The Truth About Queen Elizabeth's Lady-In-Waiting

When Prince Philip was laid to rest in St. George's Chapel on April 17, Queen Elizabeth was joined at the funeral by what amounts to her personal assistant, a lady-in-waiting. What exactly is a lady-in-waiting? What are her duties? Does the Queen actually rely on them? Or is the lady-in-waiting merely a nod to a quaint, bygone era?

Also known as a court lady, the lady-in-waiting is the personal assistant to a nobleman — or in this case, the Queen (via iNews). Chosen personally by a noble, the lady-in-waiting tends to come from royal stock, oftentimes lower on the scale of royalty. In many cases, as is with Queen Elizabeth, the noble may actually have several ladies-in-waiting, all with different roles. On ceremonial occasions, as with Prince Philip's funeral, for instance, the Woman of the Bedchamber and/or the Mistress of Robes (if it's not the same person) generally attend the ceremony, alongside the Queen.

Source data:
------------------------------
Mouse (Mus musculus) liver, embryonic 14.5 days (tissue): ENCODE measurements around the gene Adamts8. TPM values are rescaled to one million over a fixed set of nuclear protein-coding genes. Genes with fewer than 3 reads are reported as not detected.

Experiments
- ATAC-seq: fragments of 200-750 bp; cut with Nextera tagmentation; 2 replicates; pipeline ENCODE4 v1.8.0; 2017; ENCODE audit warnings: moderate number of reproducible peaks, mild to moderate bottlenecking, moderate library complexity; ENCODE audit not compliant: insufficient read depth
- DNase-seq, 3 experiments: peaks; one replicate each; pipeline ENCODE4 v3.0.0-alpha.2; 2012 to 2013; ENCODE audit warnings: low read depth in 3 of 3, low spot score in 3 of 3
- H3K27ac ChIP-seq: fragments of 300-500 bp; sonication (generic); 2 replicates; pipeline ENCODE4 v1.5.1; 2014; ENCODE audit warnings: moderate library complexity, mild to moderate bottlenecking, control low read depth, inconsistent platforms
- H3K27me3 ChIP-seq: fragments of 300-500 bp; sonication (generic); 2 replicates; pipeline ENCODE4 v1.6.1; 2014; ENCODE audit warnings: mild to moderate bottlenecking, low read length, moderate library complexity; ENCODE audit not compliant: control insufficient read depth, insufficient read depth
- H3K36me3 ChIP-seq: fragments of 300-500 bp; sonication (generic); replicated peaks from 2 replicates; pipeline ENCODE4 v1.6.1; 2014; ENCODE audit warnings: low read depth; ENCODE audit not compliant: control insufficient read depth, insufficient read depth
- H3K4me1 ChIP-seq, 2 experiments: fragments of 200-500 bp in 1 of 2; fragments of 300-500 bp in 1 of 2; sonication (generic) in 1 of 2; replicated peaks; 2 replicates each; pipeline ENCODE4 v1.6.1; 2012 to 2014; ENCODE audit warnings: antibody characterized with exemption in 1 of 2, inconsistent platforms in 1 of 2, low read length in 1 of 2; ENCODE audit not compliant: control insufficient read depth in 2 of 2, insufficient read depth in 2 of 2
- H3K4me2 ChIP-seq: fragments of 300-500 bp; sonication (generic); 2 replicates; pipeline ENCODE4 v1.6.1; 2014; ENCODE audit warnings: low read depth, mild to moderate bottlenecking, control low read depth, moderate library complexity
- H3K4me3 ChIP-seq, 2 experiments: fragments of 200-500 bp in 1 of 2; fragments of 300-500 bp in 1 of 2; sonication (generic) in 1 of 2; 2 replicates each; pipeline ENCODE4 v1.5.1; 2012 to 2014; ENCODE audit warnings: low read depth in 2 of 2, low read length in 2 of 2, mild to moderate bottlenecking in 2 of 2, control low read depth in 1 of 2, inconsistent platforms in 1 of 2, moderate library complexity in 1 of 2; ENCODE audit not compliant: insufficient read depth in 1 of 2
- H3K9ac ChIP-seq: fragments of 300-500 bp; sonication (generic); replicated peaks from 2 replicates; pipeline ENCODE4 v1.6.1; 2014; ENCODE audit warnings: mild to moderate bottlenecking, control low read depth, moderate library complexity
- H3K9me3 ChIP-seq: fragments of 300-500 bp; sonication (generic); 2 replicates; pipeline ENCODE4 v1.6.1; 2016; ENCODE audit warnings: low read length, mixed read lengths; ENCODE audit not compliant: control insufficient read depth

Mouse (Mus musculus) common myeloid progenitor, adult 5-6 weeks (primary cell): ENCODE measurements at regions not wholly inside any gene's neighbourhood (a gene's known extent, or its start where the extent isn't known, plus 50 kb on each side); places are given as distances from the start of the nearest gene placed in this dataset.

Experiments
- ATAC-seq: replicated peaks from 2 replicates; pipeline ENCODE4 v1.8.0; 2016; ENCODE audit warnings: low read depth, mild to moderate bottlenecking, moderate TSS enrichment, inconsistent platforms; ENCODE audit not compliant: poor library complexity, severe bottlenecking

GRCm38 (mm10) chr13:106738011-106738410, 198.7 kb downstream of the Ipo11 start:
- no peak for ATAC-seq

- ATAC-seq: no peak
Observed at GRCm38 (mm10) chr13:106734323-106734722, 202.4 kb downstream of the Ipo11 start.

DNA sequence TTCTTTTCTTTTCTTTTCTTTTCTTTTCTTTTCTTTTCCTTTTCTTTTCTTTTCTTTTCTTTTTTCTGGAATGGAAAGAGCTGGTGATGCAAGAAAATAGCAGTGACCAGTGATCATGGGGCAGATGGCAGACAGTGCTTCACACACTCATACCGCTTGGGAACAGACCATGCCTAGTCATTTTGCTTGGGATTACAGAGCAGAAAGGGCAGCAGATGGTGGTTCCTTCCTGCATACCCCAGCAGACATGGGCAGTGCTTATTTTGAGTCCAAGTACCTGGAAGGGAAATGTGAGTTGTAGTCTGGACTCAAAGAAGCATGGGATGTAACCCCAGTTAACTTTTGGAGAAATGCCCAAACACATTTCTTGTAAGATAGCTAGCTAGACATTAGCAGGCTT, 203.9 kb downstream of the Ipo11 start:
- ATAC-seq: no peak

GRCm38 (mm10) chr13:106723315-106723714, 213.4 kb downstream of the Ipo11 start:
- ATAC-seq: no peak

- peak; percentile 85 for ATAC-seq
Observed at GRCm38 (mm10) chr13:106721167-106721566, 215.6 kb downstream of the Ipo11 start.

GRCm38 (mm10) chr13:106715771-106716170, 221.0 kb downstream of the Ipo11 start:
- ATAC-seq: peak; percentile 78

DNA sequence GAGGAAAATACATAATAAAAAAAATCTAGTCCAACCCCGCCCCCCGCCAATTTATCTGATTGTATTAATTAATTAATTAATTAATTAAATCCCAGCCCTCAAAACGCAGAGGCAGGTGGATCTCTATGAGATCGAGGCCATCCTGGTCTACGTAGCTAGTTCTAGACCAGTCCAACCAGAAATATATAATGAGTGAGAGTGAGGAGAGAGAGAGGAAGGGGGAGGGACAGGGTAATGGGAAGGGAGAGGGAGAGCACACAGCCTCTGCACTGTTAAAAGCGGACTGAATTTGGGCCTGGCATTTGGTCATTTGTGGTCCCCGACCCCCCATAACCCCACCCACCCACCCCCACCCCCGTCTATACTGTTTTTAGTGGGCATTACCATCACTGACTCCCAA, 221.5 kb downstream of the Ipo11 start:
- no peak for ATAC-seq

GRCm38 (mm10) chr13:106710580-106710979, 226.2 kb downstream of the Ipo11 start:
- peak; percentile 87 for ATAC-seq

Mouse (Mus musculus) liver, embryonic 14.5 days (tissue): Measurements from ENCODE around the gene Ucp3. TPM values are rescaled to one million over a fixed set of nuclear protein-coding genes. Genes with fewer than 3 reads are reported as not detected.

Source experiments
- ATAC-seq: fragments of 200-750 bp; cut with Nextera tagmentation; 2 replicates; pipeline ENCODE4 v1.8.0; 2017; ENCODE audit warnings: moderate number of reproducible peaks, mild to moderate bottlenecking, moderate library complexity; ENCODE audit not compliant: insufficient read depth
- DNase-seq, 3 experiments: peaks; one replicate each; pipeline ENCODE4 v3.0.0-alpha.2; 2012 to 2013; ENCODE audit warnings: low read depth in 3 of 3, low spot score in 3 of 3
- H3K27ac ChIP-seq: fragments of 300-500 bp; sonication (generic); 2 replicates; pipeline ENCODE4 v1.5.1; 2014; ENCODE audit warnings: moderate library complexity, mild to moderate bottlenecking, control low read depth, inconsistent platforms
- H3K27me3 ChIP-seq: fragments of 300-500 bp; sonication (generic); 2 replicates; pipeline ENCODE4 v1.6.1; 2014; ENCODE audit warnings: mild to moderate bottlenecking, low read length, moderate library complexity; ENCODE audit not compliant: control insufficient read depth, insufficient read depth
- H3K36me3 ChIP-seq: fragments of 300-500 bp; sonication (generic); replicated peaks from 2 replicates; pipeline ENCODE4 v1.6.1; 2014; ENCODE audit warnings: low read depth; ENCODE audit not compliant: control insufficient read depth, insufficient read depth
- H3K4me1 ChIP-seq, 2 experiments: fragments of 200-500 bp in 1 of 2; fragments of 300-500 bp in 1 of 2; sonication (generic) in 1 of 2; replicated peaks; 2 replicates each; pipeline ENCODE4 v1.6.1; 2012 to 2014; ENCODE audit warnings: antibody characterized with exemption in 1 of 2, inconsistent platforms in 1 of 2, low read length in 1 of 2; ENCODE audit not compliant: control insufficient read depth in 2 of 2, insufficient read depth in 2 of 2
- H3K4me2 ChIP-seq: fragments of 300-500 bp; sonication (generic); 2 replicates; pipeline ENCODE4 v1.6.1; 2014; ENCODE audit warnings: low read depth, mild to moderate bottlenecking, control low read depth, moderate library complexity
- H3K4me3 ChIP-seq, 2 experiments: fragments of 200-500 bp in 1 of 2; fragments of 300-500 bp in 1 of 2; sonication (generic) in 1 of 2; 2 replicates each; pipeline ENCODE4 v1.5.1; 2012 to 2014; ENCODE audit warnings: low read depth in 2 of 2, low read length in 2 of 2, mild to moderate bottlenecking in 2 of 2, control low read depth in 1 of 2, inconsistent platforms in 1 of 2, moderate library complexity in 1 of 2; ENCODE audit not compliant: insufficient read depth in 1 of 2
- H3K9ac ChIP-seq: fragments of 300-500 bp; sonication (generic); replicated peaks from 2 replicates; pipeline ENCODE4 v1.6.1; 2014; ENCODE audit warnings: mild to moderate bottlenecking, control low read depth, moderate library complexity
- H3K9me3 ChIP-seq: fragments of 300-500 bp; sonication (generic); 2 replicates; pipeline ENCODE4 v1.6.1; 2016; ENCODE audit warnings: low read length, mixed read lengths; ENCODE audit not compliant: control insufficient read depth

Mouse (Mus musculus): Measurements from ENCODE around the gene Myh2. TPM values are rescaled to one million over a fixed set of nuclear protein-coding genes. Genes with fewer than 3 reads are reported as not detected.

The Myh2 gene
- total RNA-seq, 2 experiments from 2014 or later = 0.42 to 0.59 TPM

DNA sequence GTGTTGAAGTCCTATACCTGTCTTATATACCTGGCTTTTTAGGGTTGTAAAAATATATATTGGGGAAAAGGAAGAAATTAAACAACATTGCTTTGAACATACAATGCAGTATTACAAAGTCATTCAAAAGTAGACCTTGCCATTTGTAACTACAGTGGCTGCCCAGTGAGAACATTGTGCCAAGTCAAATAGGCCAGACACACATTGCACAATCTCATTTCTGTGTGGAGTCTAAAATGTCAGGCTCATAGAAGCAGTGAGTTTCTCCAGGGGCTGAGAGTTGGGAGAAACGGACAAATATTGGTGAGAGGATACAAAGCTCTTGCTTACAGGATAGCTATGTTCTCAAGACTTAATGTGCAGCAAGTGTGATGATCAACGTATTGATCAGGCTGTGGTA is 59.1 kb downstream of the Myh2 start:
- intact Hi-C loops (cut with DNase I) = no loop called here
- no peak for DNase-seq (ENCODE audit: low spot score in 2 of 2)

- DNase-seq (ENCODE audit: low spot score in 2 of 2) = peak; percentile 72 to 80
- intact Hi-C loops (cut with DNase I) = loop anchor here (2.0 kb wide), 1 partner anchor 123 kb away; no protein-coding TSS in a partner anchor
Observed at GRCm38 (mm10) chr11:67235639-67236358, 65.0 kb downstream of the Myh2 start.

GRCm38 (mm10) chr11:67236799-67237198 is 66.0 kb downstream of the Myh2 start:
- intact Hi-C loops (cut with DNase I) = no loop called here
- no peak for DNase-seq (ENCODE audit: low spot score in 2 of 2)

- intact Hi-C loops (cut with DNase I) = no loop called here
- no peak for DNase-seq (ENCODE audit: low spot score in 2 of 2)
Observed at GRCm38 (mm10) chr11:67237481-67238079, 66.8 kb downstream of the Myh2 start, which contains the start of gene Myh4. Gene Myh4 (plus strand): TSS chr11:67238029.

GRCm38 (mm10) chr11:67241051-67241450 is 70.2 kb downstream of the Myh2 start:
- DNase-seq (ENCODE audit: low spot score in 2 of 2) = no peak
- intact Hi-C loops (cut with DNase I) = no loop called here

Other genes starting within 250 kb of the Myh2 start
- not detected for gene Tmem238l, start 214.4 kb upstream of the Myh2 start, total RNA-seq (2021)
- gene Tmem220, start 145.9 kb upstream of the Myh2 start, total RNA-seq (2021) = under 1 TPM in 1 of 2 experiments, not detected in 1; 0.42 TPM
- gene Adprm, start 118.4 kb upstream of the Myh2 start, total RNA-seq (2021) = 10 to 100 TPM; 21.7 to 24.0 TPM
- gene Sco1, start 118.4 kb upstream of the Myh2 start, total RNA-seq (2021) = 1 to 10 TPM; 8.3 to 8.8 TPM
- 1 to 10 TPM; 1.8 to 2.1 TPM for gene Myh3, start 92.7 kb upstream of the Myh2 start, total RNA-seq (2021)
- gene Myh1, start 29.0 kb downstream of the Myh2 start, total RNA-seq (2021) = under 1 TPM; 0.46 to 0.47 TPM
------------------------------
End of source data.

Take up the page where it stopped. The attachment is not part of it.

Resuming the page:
The Queen's personal assistant

And while lady-in-waiting Lady Susan Rhodes attended the Remembrance Sunday in 2020, Lady Susan Hussey attended the funeral of Prince Philip alongside the Queen, reports Wales Online. Lady Susan is the widow of the late chairman of the BBC, Marmaduke Hussey. Wales Online tells us that Lady Susan's "bond" with the royal family extends beyond her official duties on behalf of Queen Elizabeth; the lady-in-waiting is a godparent to Prince William, the Duke of Cambridge. When the royal couple were in lockdown at Windsor Castle, Lady Susan was among the 20 staff who stayed with them. She is 81 years old.

Meaww tells us that ladies-in-waiting are not paid for their service, although the Queen does cover their travel and clothing expenses.

Though accompanied by a lady-in-waiting during the procession to the chapel, the Queen sat by herself during the funeral for Prince Philip, in the quire of the chapel (via iNews).